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  • A Century of Change by Nicholas Needham

    Some people see the Protestant Reformation as a miraculous restoration of Apostolic Christianity that God dropped into history immediately from above. This view once held sway particularly in the American Protestant mind. It was, however, effectively challenged in the mid-nineteenth …Read More

  • Leading an Institution: An Interview with Ligon Duncan by Ligon Duncan

    Tabletalk: How did growing up in a Presbyterian home shape your faith? Ligon Duncan: It is almost impossible to calculate the wonderful influences I received at home and in my church growing up. My father (an eighth-generation Presbyterian ruling elder) …Read More

  • The Development of the Bible: An Interview with Michael Kruger by Michael Kruger

    Tabletalk: As president of a Reformed seminary, what do you consider to be the greatest spiritual challenges that future pastors face in the United States and in the world? How can they prepare for those challenges? Michael Kruger: In prior …Read More

  • The Fifteenth Century by Nicholas Needham

    The fifteenth century is best known as the age of the Renaissance, which in many ways sowed seeds that would bloom into the sixteenth-century Reformation. This aspect of history was well captured in the sixteenth-century saying “Erasmus [prince of Renaissance …Read More

  • The Goose by Aaron Denlinger

    If he were prophetic, he must have meant Martin Luther, who shone about a hundred years after.” So wrote John Foxe in his sixteenth-century Book of Martyrs, referring to a statement attributed to the Bohemian reformer Jan Hus on the …Read More

  • Setting the Stage by Ryan Reeves

    Of all the centuries of church history, the fifteenth century is one of the most pitiable. In popular imagination, it is a bridge between the medieval and the Reformation worlds. And while it may be important for the journey, few …Read More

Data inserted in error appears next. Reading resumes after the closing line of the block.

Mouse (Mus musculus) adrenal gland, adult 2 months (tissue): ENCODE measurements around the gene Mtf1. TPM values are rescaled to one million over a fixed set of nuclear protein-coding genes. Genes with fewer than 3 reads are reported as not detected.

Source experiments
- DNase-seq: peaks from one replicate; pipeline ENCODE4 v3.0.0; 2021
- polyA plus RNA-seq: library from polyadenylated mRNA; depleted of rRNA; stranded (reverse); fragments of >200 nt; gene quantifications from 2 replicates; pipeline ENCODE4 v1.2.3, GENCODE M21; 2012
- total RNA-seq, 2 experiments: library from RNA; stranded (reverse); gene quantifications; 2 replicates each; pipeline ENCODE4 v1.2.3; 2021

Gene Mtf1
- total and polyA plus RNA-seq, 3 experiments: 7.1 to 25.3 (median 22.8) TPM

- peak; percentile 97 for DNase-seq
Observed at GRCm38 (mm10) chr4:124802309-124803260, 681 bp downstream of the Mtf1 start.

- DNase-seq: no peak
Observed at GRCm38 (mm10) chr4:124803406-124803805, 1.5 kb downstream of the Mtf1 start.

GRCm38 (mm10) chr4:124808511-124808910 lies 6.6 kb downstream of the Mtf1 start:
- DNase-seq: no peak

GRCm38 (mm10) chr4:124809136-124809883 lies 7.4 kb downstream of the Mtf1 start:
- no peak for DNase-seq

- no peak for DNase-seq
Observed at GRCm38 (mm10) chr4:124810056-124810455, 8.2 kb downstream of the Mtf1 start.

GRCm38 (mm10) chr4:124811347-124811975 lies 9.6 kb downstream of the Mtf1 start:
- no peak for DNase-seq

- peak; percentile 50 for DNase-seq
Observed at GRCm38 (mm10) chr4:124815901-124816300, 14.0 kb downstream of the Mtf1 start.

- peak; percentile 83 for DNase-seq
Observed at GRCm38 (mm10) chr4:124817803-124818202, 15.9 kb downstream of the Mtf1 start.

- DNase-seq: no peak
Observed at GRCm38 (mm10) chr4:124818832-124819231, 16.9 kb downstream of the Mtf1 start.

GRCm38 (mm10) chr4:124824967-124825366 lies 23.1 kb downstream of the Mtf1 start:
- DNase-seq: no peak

• The Spanish Inquisition by Stephen Nichols

    In 1492, Ferdinand and Isabella of Spain sponsored Christopher Columbus and his voyage to the New World. But in 1477, they were behind something far more infamous. In that year, the Spanish monarchs petitioned Pope Sixtus IV to revive the …Read More

  • The Significance of Thomas Aquinas by Ryan Reeves

    Thomas Aquinas has always been a whipping boy for theologians. In his own lifetime, his classmates referred to him as the “Dumb Ox” (a play on both his oafish size and the way his critical thinking appeared slow and pondering). …Read More

  • Bernard of Clairvaux and Mysticism by Stephen Nichols

    One has to appreciate a medieval figure whom Martin Luther and John Calvin looked on with favor and, to a certain degree, approval. The figure in question is Bernard of Clairvaux, a Cistercian monk, abbot, mild mystic, and formidable theologian. …Read More

  • Peter Lombard, Master of the Sentences by Andrew Hoffecker

    The roots of Christian doctrine extend back to God’s revelation in the Old and New Testaments. In the early centuries of the church, apologists defended Christian beliefs. Ecumenical councils affirmed the Trinity and theologians fleshed out these beliefs. True systematic …Read More

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